It’ that time of year where we start mapping business goals to marketing objectives and key results (OKRs). It’s therapeutic because it feels like a fresh start, like clicking the reset button on a new year.
It’s our job as leaders to find the focus and help our teams prioritize time, energy and attention to the stuff that matters. I committed to this in my previous post
– finding the balance from working all the time to timing all the work. This is easier said than done. I refer back to a post
titled “How Agile Marketing Combats Burnout.” Ironically, it was posted exactly one year ago today, so it must be
that time of year. The post talks about “The Plague of Context Switching” and that research shows the more stuff we add to our plate, the more distracted, frustrated and stressed-out we get, and the more time we waste. We lose our focus.
Lose focus. Lose Balance.
The same post cites the 2019 Marketing Happiness Report
from MarketingProfs that found a shocking 73% of marketers fail at completing work because we keep getting interrupted by more work. The work comes from leaders, marketing peers, or others throughout the organization who may have their own goals, objectives and thus priorities. What our teams end up with is massive backlogs of tasks, and if we look closely, many may not even align to the goals and objectives we set as marketing leaders. The end result – we miss the very results we are driving our teams to accomplish.
“We’re psychologically hard-wired to finish things, so if we leave a task undone our brains can’t let it go. Our focus will remain split until we’re able to check that item off our to-do list.”
Find Focus. Find Balance.
As marketing leaders, we need to agree on our core objectives / priorities / focus areas – our OKRs. We all need to be on the same page in how we message our OKRs to the greater marketing team and cross-functional partners. The leaders of our cross-functional teams need to understand our OKRs and identify how our may (or may not) align to their own. Most importantly, we need to empower our marketing team members to say “NO” to the things that don’t align. MarketingProfs highlighted that we are failing miserably at this. When they asked marketers how often they say “NO” to projects that come across their desk:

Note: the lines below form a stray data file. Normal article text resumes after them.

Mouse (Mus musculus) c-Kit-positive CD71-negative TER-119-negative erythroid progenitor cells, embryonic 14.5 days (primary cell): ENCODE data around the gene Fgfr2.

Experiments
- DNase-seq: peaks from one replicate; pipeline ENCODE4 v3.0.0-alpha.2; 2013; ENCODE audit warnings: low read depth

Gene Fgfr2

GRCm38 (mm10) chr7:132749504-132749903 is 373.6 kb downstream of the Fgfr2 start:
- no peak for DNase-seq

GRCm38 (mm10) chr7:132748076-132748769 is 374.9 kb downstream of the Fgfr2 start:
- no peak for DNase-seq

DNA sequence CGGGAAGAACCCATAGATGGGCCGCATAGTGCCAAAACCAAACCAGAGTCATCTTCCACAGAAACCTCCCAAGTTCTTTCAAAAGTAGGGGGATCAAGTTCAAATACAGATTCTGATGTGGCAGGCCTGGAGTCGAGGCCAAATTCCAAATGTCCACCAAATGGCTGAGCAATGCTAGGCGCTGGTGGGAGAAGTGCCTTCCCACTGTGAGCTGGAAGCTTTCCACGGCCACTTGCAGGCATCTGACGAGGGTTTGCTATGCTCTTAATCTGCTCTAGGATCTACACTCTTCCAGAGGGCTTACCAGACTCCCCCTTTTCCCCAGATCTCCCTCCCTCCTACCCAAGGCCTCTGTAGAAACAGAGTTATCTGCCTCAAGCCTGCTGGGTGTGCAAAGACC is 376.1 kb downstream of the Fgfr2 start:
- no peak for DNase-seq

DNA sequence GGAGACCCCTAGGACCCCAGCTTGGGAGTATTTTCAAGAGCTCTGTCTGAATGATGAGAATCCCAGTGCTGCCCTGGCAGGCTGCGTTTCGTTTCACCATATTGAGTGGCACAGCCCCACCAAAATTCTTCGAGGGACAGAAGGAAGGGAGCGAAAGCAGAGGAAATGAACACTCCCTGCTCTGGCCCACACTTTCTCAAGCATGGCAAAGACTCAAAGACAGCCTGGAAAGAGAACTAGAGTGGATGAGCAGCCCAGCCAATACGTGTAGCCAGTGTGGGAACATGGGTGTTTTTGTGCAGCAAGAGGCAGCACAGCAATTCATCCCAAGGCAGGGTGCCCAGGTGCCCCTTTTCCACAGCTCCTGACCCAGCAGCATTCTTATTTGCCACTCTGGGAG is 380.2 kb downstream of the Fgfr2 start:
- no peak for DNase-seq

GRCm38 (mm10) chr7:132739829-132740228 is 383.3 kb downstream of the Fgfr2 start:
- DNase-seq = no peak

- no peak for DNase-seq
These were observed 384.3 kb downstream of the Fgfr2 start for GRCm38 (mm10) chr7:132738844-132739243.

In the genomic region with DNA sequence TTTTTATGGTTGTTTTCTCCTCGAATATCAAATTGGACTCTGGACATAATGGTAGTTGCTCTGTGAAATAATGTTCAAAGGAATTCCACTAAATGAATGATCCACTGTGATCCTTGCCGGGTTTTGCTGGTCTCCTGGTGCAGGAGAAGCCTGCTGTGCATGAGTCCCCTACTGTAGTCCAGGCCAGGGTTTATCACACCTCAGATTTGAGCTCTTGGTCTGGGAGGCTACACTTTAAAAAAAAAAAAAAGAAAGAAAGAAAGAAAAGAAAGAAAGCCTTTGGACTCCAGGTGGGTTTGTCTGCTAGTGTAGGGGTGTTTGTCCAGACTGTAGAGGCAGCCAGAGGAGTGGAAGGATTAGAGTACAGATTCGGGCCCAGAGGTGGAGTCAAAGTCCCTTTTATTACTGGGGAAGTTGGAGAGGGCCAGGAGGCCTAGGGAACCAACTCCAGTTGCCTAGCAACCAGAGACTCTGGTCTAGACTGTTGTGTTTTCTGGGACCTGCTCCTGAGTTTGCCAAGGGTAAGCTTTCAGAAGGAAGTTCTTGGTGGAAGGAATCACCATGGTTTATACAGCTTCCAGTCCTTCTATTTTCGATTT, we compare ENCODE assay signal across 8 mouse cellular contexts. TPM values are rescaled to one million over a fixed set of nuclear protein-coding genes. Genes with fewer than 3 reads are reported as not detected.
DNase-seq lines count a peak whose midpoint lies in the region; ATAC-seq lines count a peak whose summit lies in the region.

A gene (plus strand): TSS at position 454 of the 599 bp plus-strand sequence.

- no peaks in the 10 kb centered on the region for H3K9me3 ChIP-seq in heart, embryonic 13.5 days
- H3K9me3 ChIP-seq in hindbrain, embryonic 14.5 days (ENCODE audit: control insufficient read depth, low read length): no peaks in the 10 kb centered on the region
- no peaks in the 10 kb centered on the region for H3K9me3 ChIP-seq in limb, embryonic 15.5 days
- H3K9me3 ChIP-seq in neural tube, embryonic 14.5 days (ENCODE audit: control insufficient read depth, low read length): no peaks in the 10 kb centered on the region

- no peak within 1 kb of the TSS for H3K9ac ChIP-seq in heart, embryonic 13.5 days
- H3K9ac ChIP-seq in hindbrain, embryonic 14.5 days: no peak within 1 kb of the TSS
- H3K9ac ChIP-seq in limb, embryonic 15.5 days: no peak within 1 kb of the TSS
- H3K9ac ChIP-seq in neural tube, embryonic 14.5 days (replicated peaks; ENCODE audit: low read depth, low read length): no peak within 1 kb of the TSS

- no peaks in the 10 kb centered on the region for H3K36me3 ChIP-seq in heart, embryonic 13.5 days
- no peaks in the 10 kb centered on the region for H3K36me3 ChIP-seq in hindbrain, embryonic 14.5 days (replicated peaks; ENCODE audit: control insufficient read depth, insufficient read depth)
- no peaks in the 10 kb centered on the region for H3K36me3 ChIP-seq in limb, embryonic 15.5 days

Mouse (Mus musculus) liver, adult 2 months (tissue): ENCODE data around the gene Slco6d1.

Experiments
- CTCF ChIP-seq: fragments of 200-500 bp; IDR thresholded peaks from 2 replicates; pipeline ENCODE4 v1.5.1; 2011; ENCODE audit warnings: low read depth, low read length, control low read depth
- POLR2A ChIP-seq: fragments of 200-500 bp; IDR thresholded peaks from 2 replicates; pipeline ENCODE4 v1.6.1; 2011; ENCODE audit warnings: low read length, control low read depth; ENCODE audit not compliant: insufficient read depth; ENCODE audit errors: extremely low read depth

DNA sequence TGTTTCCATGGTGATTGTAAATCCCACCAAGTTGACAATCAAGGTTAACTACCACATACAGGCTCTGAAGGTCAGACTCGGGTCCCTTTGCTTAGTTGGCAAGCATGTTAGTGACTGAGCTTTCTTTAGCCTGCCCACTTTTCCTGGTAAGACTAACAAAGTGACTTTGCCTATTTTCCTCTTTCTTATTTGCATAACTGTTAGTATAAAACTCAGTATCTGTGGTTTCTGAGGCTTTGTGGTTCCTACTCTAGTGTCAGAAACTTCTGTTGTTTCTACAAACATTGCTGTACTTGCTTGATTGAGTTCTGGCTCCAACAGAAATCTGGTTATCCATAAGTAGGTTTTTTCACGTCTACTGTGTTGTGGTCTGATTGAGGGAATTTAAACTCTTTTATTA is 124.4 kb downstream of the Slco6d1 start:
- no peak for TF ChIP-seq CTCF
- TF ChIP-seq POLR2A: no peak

- 12% never say no
- 41% say no a few times per year
- 14% say no a few times per month
- 4% say no a few times per week
- 3% say no every day
- 26% I don’t have the autonomy/authority to say no
More than half of marketers (53%) either never say no, or say no only a few times a year, and 26% believe they do NOT have the autonomy or authority to say no?! No wonder our teams have massive backlogs. No wonder we are forced to divide our time among tasks, thus giving the more critical work less of our mental energy and focus. What we end up being is a bunch of context-switching, multitasking, task mastering tacticians.
Finding focus starts by cutting our backlog. Research shows that if we cut our backlogs in half, the time to complete projects is cut in half. It’s a perfect time to do so. It’s a new year with fresh goals, objectives and desired results. Imagine if we could take any project or task on our plate that fails to ladder up to our goals or objectives and de-prioritize, or better yet, decommission. We should all take a good long look at what’s on our plate and make that call. I am going through this very exercise with my own backlog and that of my team’s.
Last week was our 2020 Global Kickoff. We learned our corporate goals and objectives for the year. We know what we need to do. Now, as leaders, it’s up to us to prioritize and empower ourselves and our teams to focus. We find the focus, we find the balance. And in the process, have a lot of fun delivering results.